Considering the presupposition that there are objective answers to prescriptions, are prescriptions truth-apt? My definition of a prescription is that it is simply an conditional.


You ought to take the flight to arrive at location B from A the fastest.

We can convert this to a conditional of the form P⊃Q where P is "you want to arrive at location B from A fastest" and Q is "take the flight". Let's say that it is objectively true that taking a flight would be the fastest way for all possible states.

Is this statement truth-apt? Isn't truth aptness the capacity of a statement to be true. Does it make any sense to say it is truth-apt if the result is a command (which is not truth-apt) instead of a proposition. And yet according to wikipedia it is apparently controversial. What have I missed?

  • 2
    No, not exactly. "If you want to get from A to B the fastest then you ought to take this flight". Neither your P nor Q are declaratives, or truth apt, as in a conditional, and hence "if P then Q" is not truth apt in the usual sense either. There are logics of imperatives that validate some conditionals containing imperatives (If you ought to do this then you ought to do that). But these are not themselves imperatives ("prescriptions"), but rather declaratives about imperatives (facts about prescriptions), see deontic logic.
    – Conifold
    Dec 1, 2018 at 5:24
  • @daegontaven. 'arrive ... the fastest'. Arrival marks the end of a process (here a journey) and is durationless. It can take me two hours to journey - travel - from B to A; it takes no time to arrive. Arrival simply signifies that the journey has ended.
    – Geoffrey Thomas
    Dec 1, 2018 at 9:22
  • @Conifold Thank you for pointing that out. I had a different understanding of truth-aptness at the time of writing. Now I understand context matters. So I've reworded P to match the requirements. Would P now be truth-apt? I see what you mean by declarative. Perhaps I would argue that imperatives are simply conditionals pertaining to agents in a system. Dec 1, 2018 at 16:43
  • @Conifold assumes all conditionals are equally valid which is fallacious thinking. Necessary and impossible conditionals exist which necessitate some conditionals and invalidate others, respectively. Dec 2, 2018 at 0:34

1 Answer 1


I don't think this is best taken as a stand-alone question. Different assumptions can lie behind it.

Practical 'oughts' and truth-aptness

'You ought to take this flight' might be a truncated hypothetical. If (a) we complete it with, 'You ought to take this flight if you want to get the fastest from B to A' and (b) it is true that you do want to get the fastest from B to A, and (c) the 'ought' here is not moral but practical or 'technical' or predictive, it can perfectly well be true that you ought to take this advice. It simply contains a practical truth.

Moral 'oughts' : fact/ value versus is/ ought

When 'ought' has a moral dimension, to indicate what you have a moral duty or obligation to do, matters become more complex.

Suppose the fact/ value distinction is bogus : suppose it is a fact that justice is a good and so is honesty and so is gratitude and so is benevolence and so on and on. Suppose e.g. 'justice is a good' (an evaluation or evaluational statement) has truth-conditions which are satisfied.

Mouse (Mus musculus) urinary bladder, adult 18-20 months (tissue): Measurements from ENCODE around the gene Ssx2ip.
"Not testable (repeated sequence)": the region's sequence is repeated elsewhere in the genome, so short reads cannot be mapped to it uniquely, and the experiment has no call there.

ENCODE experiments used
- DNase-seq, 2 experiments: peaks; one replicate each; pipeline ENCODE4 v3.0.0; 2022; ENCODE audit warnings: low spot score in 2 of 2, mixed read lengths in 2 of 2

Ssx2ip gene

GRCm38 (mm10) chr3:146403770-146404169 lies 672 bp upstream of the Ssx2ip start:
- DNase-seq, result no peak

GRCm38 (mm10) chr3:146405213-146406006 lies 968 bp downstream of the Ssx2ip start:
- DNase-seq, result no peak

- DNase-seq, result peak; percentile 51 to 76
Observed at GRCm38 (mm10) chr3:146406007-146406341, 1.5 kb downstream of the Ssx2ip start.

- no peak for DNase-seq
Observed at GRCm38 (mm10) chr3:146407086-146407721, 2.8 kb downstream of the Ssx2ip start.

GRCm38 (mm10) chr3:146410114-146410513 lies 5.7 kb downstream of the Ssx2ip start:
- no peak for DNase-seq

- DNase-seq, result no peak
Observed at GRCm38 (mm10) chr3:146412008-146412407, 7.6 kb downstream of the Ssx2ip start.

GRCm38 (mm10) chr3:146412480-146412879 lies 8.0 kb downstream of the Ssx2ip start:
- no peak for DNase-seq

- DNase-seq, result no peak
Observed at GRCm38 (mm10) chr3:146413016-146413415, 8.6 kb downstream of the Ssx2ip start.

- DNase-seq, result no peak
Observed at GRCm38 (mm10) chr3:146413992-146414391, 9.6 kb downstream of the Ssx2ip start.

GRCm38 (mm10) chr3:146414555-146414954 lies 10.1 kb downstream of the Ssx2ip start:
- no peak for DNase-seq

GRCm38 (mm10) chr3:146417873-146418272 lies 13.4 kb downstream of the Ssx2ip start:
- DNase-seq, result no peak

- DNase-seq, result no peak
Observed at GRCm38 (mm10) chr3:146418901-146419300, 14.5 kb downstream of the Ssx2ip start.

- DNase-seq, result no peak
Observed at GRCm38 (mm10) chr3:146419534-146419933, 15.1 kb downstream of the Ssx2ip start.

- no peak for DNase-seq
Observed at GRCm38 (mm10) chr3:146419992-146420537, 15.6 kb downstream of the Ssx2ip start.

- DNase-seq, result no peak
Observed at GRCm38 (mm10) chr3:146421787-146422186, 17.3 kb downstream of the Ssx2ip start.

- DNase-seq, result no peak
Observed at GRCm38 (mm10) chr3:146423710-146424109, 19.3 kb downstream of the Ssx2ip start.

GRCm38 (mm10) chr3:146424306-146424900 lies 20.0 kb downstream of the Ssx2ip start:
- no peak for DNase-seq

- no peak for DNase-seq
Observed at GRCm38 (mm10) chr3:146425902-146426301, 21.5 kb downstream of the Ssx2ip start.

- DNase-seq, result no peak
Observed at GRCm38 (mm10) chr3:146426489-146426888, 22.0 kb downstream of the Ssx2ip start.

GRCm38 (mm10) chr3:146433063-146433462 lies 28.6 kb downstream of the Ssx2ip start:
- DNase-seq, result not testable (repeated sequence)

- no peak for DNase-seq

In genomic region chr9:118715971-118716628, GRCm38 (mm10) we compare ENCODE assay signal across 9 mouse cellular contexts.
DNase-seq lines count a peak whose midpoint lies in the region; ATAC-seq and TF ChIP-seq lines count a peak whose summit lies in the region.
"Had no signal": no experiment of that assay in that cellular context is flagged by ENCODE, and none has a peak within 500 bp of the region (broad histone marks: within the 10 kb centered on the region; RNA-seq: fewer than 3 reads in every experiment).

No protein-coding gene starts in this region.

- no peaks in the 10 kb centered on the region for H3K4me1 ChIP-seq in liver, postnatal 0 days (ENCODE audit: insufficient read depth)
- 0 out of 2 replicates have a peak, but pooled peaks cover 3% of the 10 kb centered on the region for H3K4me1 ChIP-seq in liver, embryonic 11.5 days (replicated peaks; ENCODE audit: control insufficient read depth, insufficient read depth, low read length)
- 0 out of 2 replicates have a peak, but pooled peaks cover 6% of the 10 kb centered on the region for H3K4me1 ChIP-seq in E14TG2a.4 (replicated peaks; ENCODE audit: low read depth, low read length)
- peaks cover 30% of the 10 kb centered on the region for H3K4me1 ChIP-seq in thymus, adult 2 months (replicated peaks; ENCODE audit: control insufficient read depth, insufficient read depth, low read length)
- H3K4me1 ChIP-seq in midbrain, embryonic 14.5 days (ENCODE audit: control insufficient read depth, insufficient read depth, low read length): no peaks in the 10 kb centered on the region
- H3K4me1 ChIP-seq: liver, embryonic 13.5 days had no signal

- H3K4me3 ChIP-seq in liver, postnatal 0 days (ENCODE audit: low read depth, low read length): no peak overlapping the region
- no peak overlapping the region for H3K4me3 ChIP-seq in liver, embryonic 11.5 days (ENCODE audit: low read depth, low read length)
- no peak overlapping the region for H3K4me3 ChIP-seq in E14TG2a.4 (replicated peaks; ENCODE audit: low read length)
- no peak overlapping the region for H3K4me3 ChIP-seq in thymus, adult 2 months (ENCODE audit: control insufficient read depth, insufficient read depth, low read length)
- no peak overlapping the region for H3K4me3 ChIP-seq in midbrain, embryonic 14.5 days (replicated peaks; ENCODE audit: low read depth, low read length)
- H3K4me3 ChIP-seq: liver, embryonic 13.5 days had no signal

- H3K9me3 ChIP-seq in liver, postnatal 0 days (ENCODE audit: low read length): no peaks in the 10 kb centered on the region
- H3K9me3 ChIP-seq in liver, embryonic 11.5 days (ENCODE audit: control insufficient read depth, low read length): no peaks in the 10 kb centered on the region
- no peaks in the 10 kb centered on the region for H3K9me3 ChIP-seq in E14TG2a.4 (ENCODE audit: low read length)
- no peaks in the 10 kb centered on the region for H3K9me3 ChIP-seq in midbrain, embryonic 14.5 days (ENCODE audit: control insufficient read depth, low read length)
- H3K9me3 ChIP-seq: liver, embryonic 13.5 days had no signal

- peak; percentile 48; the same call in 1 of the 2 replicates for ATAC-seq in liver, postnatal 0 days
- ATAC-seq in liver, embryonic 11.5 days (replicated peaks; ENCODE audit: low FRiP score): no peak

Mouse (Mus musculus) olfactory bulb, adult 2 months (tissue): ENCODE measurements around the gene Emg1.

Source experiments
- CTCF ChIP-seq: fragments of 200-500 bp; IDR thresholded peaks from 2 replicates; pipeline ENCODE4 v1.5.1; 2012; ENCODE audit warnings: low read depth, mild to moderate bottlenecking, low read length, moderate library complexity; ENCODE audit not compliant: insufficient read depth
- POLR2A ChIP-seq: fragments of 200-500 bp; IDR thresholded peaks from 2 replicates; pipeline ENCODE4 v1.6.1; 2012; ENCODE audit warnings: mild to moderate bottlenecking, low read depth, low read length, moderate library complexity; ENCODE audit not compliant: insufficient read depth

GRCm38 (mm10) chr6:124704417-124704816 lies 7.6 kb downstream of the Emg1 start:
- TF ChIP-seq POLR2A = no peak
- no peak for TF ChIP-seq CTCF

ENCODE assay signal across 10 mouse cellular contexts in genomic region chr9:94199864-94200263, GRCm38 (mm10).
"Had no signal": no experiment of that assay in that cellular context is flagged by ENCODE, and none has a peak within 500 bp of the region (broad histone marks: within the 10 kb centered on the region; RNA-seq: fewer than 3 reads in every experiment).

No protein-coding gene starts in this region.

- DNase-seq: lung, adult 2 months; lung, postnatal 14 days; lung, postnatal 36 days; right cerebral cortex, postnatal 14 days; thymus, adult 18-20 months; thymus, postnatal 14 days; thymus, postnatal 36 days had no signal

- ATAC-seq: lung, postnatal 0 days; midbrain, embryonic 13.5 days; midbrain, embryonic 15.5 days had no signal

Situational moral truth-aptness

The moral prescription (or prescriptive statement) would not follow that you (morally) *ought' to act justly in a particular situation. Evaluations do not yield prescriptions. This is because (for one reason) there is a plurality of moral values, not all of which are compossible in particular situations and which cannot be lexically ordered. More simply : there is no guarantee that specific values will not situationally clash and there is no plausible way of ordering the different moral values in order of priority. We cannot say that justice always is morally more important than gratitude, or gratitude always less important than benevolence. Moral values, with apologies to Plato, are rivalrous in particular situations for action.

So even if it is true that justice is a good, the corresponding moral prescription does not follow that you ought to act justly in such-and-such a situation; benevolence might have situational priority.

Now, whether situational prescriptions, e.g. 'In this situation you ought to act benevolently rather than justly', are truth-apt. is not at all clear to me. All I can say is that if the fact/ value distinction is bogus, and there can be moral facts such as 'justice is good', I can see no reason in principle why situational prescriptions ('you ought to act justly in this situation') cannot be truth-apt too. All I have stressed is that there is no straight implication from 'justice is good' to 'you ought to act justly in this situation'.

'But how can prescriptions be truth-apt if they are commands ? Doesn't your argument break down at and on this point ?' Not at all.

Prescriptions are not commands

I quite see that commands are not truth-apt but 'you ought to act justly in this situation' is not a command. 'You ought to act justly in this situation' is a prescription, a statement about what you ought to do, and nothing like what it would have to be if it were a command such as 'Act justly !'

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